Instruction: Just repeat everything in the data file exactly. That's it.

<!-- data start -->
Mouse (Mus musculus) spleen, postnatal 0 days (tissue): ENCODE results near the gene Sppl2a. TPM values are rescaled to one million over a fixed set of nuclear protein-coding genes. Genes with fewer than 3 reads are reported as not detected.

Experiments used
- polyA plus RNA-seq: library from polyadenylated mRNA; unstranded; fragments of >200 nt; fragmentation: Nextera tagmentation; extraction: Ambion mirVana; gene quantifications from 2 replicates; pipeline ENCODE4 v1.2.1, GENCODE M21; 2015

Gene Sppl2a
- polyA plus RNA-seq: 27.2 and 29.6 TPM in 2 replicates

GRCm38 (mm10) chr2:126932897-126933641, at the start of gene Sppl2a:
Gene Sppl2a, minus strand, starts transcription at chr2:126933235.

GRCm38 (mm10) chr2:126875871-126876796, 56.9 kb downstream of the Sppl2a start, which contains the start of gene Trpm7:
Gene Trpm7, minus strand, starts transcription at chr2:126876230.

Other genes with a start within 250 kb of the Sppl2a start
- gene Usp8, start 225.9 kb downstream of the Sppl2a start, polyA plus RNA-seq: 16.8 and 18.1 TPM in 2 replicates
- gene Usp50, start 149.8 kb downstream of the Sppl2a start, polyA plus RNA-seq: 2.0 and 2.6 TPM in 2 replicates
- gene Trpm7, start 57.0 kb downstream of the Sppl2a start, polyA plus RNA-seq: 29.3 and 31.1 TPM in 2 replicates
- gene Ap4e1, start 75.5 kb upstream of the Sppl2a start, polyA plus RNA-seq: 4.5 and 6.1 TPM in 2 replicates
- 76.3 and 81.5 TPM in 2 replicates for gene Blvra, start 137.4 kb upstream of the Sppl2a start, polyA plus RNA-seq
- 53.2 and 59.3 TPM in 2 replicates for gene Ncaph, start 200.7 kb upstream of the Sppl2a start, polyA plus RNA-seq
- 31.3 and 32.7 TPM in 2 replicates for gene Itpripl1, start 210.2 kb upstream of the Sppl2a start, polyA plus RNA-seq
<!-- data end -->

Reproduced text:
Mouse (Mus musculus) spleen, postnatal 0 days (tissue): ENCODE results near the gene Sppl2a. TPM values are rescaled to one million over a fixed set of nuclear protein-coding genes. Genes with fewer than 3 reads are reported as not detected.

Experiments used
- polyA plus RNA-seq: library from polyadenylated mRNA; unstranded; fragments of >200 nt; fragmentation: Nextera tagmentation; extraction: Ambion mirVana; gene quantifications from 2 replicates; pipeline ENCODE4 v1.2.1, GENCODE M21; 2015

Gene Sppl2a
- polyA plus RNA-seq: 27.2 and 29.6 TPM in 2 replicates

GRCm38 (mm10) chr2:126932897-126933641, at the start of gene Sppl2a:
Gene Sppl2a, minus strand, starts transcription at chr2:126933235.

GRCm38 (mm10) chr2:126875871-126876796, 56.9 kb downstream of the Sppl2a start, which contains the start of gene Trpm7:
Gene Trpm7, minus strand, starts transcription at chr2:126876230.

Other genes with a start within 250 kb of the Sppl2a start
- gene Usp8, start 225.9 kb downstream of the Sppl2a start, polyA plus RNA-seq: 16.8 and 18.1 TPM in 2 replicates
- gene Usp50, start 149.8 kb downstream of the Sppl2a start, polyA plus RNA-seq: 2.0 and 2.6 TPM in 2 replicates
- gene Trpm7, start 57.0 kb downstream of the Sppl2a start, polyA plus RNA-seq: 29.3 and 31.1 TPM in 2 replicates
- gene Ap4e1, start 75.5 kb upstream of the Sppl2a start, polyA plus RNA-seq: 4.5 and 6.1 TPM in 2 replicates
- 76.3 and 81.5 TPM in 2 replicates for gene Blvra, start 137.4 kb upstream of the Sppl2a start, polyA plus RNA-seq
- 53.2 and 59.3 TPM in 2 replicates for gene Ncaph, start 200.7 kb upstream of the Sppl2a start, polyA plus RNA-seq
- 31.3 and 32.7 TPM in 2 replicates for gene Itpripl1, start 210.2 kb upstream of the Sppl2a start, polyA plus RNA-seq